The Chow test is a statistical and econometric test of whether the coefficients in two linear regressions on different data sets are equal. The Chow test was invented by economist Gregory Chow in 1960. In econometrics, the Chow test is most commonly used in time series analysis to test for the presence of a structural break. In program evaluation, the Chow test is often used to determine whether the independent variables have different impacts on different subgroups of the population.
structural break

program evaluation



At x=1.7 there is a structural break, regression on the subintervals [0,1.7] and [1.7,4] delivers a better modelling than the combined regression(dashed) over the whole interval.

Comparison of 2 different programs (red, green) existing in a common data set, separate regressions for both programs deliver a better modelling than a combined regression (black).

Suppose that we model our data as

y_t=a+bx_{1t} + cx_{2t} + \varepsilon.\,
If we split our data into two groups, then we have

y_t=a_1+b_1x_{1t} + c_1x_{2t} + \varepsilon. \,
and

y_t=a_2+b_2x_{1t} + c_2x_{2t} + \varepsilon. \,
The null hypothesis of the Chow test asserts that a_1=a_2, b_1=b_2, and c_1=c_2, and there is the assumption that the model errors \varepsilon are independent and identically distributed from a normal distribution with unknown variance.
Let S_C be the sum of squared residuals from the combined data, S_1 be the sum of squared residuals from the first group, and S_2 be the sum of squared residuals from the second group. N_1 and N_2 are the number of observations in each group and k is the total number of parameters (in this case, 3). Then the Chow test statistic is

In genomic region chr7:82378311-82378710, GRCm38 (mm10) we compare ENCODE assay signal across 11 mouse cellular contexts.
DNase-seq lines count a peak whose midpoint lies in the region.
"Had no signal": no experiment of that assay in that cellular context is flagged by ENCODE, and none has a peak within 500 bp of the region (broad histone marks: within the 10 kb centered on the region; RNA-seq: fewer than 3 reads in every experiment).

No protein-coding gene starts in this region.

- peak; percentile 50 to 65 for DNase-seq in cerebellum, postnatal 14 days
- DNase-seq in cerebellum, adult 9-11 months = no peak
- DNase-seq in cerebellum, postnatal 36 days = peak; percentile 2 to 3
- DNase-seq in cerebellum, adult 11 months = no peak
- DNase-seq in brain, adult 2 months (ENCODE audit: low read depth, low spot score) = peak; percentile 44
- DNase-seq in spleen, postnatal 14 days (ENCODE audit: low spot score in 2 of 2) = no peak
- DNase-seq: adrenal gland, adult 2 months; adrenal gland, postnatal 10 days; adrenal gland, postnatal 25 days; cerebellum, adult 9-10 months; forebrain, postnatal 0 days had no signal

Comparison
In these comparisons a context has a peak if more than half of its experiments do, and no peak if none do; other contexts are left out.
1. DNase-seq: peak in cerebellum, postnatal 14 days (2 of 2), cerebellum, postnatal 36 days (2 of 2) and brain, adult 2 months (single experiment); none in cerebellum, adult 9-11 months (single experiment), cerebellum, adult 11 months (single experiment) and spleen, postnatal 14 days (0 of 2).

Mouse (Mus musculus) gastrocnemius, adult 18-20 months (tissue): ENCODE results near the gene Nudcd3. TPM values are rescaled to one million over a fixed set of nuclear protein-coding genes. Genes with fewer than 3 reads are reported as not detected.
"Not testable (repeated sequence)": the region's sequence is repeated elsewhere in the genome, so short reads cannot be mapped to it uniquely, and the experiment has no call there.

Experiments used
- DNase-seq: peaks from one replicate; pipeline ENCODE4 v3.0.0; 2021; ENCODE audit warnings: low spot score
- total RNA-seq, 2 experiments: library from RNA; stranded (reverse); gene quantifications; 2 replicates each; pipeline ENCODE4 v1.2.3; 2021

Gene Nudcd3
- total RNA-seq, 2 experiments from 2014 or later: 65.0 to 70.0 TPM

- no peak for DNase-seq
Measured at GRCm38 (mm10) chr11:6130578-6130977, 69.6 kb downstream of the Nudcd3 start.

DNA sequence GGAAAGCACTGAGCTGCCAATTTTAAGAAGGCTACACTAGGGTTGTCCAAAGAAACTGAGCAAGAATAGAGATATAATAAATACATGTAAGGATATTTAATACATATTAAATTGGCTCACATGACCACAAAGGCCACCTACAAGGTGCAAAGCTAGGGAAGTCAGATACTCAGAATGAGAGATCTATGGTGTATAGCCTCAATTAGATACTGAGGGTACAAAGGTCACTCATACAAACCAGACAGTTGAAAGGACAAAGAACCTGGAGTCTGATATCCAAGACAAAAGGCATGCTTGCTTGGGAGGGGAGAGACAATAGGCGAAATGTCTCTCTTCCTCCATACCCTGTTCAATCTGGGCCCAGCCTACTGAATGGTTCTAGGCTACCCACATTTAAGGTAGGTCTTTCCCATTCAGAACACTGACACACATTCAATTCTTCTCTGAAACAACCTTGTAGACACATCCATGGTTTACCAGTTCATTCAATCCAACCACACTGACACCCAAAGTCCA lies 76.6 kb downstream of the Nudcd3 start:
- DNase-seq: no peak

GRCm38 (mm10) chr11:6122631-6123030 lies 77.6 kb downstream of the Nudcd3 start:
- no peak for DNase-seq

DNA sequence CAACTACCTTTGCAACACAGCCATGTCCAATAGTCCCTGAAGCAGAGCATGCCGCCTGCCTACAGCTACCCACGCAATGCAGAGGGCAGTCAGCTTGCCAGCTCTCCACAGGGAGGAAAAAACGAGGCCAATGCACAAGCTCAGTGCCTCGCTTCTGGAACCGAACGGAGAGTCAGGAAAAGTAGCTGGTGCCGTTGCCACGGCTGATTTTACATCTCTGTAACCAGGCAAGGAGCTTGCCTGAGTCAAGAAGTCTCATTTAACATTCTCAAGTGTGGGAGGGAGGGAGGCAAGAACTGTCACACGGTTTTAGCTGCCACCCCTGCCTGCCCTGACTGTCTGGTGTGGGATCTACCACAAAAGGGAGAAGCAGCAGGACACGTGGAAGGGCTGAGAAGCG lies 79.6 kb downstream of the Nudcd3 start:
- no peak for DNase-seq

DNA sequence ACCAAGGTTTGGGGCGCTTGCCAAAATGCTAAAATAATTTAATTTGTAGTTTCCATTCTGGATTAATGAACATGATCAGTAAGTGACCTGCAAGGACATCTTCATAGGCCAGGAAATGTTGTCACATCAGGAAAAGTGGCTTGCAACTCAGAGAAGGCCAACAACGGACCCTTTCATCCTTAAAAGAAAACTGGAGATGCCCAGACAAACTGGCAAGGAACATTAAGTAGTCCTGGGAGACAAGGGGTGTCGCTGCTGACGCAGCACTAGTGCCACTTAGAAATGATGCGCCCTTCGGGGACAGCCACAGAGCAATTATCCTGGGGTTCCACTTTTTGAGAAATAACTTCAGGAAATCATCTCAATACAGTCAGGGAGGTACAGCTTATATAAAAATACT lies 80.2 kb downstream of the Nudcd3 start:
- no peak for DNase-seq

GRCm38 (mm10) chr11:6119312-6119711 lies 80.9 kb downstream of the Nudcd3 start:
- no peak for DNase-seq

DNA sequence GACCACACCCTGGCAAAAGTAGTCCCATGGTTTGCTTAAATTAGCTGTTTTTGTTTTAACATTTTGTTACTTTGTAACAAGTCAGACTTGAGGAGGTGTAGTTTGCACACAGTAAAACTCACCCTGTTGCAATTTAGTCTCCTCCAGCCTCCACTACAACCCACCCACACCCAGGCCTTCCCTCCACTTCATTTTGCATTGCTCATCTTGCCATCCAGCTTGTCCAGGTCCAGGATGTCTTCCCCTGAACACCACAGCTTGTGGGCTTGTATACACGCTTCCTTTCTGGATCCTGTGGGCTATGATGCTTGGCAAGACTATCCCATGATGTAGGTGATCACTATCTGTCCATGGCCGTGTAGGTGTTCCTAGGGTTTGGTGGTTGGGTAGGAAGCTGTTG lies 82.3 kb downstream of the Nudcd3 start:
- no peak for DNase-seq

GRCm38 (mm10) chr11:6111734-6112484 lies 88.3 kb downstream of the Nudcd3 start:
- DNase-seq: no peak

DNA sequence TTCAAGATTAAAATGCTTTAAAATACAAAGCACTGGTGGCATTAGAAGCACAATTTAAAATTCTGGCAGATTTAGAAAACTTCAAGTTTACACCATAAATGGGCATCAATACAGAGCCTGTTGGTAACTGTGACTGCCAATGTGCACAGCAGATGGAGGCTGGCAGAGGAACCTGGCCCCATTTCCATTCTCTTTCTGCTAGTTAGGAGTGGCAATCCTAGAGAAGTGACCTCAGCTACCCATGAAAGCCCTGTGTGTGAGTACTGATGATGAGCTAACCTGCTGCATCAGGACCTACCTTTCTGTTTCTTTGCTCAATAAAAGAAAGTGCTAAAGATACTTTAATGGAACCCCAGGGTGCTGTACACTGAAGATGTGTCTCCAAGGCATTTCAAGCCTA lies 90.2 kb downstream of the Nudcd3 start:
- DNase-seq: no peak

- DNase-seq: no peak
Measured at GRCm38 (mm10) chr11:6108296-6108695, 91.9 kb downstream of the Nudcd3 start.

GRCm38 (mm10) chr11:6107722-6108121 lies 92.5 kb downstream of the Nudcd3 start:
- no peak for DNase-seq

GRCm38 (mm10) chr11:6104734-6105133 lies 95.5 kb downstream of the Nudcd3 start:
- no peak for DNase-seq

\frac{(S_C (S_1+S_2))/(k)}{(S_1+S_2)/(N_1+N_22k)}.
The test statistic follows the F distribution with k and N_1+N_22k degrees of freedom.
Remarks
 The global sum of squares (SSE) if often called Restricted Sum of Squares (RSSM) as we basically test a constrained model where we have 2K assumptions (with K the number of regressors).
 Some software like SAS will use a predictive Chow test when the size of a subsample is less than the number of regressors.
References

Chow, Gregory C. (1960). "Tests of Equality Between Sets of Coefficients in Two Linear Regressions". Econometrica 28 (3): 591–605.

Doran, Howard E. (1989). Applied Regression Analysis in Econometrics. CRC Press. p. 146.

Dougherty, Christopher (2007). Introduction to Econometrics. Oxford University Press. p. 194.


External links

Computing the Chow statistic, Chow and Wald tests, Chow tests: Series of FAQ explanations from the Stata Corporation at https://www.stata.com/support/faqs/

[2]: Series of FAQ explanations from the SAS Corporation
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